Now it’s time to deploy your app.
Because you are a hot new start-up, you will of course use AWS. You spend a few hours trying to figure out how many of which instance type you will need. You decide you need a load balancer, a bunch of app servers, a database server and a worker server. That should about cover you. Next up is Chef. You spend a few days learning about provisioning a new VM with Chef. You are so excited about how you can automatically provision a new app server when your start-up hits the front page of TechCrunch. You spend a week configuring and testing your Chef scripts. And then the big day comes. You deploy your application. Everything works the first time and you are overjoyed. First users start to appear and your architecture performs really well. You hit the front page of HackerNews and get tens of thousands of hits on your site. You find a small bug in your cache invalidation logic which you fix really quickly. You deploy your fix and what do you know? That script that installs your project’s dependencies when you deploy just pulled in a new version of a library that deploys your static files to S3. And of course that new version contains backwards incompatible changes and completely breaks your app. You are frantically trying to figure out what happened. You think, OK, I will put up a maintenance page while I sort this out. You try to SSH into your load balancer and try to change the routing settings. What a mess. What do you do when your database starts swapping? What happens when your Redis server runs out of memory and dies? You barely understand how to install MySQL, let alone how to get the most out of it.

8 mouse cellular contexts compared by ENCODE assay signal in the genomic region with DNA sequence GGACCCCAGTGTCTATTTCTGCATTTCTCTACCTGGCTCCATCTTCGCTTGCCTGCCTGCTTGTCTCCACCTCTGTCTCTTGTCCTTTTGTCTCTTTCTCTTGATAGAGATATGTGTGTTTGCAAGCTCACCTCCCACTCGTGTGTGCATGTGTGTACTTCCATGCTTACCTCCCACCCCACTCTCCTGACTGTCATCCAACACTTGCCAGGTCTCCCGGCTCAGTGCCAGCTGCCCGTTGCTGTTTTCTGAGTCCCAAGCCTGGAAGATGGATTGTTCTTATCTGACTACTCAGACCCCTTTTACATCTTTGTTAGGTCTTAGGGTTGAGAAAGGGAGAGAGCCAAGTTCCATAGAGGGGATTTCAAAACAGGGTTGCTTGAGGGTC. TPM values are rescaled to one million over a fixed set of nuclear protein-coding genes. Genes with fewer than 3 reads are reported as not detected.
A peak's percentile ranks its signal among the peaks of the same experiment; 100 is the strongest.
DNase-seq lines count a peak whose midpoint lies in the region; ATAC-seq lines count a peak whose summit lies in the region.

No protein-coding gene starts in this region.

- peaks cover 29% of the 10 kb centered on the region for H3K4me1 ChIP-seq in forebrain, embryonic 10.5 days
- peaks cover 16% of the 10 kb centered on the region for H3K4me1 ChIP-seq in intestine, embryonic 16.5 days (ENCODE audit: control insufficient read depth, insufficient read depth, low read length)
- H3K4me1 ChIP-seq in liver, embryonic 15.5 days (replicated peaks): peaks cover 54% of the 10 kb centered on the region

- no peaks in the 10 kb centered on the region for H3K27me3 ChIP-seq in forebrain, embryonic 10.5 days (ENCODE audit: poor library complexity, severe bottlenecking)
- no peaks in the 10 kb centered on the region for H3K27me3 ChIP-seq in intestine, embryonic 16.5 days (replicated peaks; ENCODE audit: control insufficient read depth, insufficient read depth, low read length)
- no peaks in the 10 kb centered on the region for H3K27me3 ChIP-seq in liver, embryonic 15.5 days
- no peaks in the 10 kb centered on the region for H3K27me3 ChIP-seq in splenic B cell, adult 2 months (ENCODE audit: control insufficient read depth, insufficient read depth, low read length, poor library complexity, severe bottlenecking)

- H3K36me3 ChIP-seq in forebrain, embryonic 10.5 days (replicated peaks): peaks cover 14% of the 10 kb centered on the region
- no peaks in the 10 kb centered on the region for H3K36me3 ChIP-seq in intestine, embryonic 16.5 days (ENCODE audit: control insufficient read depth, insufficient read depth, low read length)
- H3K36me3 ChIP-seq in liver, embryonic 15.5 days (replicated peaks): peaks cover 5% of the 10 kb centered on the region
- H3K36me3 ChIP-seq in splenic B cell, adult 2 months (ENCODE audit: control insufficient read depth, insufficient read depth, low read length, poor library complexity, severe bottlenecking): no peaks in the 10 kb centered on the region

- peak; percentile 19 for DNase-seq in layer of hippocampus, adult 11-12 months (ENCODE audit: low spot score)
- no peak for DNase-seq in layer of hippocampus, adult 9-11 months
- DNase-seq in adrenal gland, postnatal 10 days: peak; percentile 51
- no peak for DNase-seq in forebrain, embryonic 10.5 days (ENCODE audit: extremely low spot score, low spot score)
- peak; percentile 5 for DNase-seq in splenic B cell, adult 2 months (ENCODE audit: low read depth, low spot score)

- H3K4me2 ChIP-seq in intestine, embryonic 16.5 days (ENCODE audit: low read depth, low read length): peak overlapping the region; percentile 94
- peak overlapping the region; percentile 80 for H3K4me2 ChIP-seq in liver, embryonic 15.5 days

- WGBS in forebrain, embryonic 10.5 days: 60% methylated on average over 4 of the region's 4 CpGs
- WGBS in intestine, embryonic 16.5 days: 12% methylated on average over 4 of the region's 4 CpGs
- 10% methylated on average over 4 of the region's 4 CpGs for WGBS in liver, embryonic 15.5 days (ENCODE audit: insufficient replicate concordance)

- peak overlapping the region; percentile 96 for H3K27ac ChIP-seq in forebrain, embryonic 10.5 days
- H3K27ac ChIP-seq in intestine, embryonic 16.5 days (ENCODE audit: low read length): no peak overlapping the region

Single command deployments. Fully-managed database service. Automatic load-balancing. On-demand scaling. No manual SSH to see what’s wrong.
A request comes in, the load balancer picks it up and sends it to a suitable
app server instance. The app server instance talks to a highly optimized
database instance. Redis is sitting on a super beefy machine with lots of RAM
and you never have to worry about it. When you are ready to make a deployment,
the load balancer bounces each app server in turn to make sure you don’t lose
any requests. All you need to do is
git push heroku master.
Sure, Heroku is a bit more expensive than EC2. But when you think of how many smart people are taking care of your app, it’s really cheap. It’s like having your own sys admin.
You need it.
Disclaimer: I’m in no way connected to Heroku. This posts is an attempt to convince myself that I shouldn’t be using Chef for my side-project-start-up-ideas. And I’m not a Ruby guy.